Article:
AGA calls for new problem gambling messaging on national ads


A frequent criticism leveled at gambling advertising is that the call to action for problem gamblers is garbled and confused. It would be easy to think that the gaming industry didn’t even want those numbers for gambling addiction lines on their ads at all, but that’s not the case. In a recent statement, the American Gaming Association called for significant reforms to how national problem gambling lines are presented on advertisements in an effort to make getting help a lot easier for gambling addicts.

The AGA points out that the current messaging is confusing and simply throws too much information out in a very short time span. In some instances, the AGA notes, an ad for a single casino can include a dozen different problem gambling line numbers. This repetition doesn’t reinforce the message, so much as garble it completely. They’re also calling for a major technological update to helping problem gamblers that’s more text and web-based, as opposed to the standard phone line.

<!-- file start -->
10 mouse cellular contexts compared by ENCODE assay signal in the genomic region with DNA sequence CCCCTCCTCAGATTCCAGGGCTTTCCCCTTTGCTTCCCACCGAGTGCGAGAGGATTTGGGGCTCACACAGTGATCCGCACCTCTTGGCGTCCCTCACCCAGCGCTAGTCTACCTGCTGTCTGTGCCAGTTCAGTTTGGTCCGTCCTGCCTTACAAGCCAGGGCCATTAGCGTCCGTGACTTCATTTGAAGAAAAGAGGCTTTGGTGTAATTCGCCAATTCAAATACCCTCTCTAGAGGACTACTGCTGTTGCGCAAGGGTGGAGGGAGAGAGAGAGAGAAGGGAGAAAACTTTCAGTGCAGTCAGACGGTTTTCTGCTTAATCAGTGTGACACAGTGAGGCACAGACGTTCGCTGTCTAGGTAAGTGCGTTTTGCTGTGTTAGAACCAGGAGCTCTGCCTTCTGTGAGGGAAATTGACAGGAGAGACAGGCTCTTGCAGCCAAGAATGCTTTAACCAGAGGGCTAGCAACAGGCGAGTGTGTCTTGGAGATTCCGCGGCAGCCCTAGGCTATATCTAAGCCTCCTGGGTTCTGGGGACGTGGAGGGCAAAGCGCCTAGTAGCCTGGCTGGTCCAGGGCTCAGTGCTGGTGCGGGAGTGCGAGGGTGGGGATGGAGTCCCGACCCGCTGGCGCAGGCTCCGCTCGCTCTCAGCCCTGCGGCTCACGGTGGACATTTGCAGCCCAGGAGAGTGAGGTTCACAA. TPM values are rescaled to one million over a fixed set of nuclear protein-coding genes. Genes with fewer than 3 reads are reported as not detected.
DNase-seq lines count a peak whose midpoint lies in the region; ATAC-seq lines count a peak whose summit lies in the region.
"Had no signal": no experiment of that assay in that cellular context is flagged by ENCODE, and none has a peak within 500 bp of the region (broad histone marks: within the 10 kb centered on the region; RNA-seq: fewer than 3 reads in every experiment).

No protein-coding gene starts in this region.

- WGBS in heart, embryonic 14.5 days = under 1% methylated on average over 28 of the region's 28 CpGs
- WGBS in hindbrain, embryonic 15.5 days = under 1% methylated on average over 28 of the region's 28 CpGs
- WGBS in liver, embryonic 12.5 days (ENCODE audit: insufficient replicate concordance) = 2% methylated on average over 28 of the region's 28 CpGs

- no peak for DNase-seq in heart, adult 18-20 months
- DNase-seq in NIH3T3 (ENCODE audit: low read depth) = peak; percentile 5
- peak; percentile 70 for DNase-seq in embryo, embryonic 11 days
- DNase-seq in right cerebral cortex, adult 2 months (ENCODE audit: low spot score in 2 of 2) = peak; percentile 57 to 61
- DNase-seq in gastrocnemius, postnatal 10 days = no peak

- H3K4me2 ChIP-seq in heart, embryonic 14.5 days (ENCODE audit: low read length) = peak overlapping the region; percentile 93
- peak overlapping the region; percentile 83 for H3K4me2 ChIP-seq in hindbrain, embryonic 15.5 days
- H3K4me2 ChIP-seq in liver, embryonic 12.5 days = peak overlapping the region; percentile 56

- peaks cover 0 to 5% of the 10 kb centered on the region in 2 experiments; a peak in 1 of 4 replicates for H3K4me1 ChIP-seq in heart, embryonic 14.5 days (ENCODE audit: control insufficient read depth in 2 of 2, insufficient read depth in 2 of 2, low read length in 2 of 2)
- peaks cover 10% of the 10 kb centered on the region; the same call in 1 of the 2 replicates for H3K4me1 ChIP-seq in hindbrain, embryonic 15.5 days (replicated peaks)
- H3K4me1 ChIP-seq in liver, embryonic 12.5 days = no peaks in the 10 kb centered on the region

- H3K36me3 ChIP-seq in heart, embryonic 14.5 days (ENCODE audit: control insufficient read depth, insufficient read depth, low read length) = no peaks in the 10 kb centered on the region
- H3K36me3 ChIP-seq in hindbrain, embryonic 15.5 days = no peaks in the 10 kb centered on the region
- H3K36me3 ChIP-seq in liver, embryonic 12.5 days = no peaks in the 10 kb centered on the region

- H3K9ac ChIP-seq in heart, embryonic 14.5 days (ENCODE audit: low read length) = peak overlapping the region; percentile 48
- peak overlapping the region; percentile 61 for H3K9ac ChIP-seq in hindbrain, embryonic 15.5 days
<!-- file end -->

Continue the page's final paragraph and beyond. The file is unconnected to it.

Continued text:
AGA Vice President of Government Relations and Gaming Policy Counsel Jessica Feil commented on the current system for presenting problem gambling helplines saying, ““Problem gambling helplines are a vital resource for those in need of help. Unfortunately, lengthy lists of state-specific helplines on national advertisements create barriers for those seeking help when we should be making these critical resources easily accessible. This approach—allowing the use of a national helpline in national advertising—is the most effective way to protect players.”

Feil went on to point out that though each state has its own requirements for posting helpline numbers, the massive expansion of regulated gambling in the US makes getting help to problem gamblers more important than ever.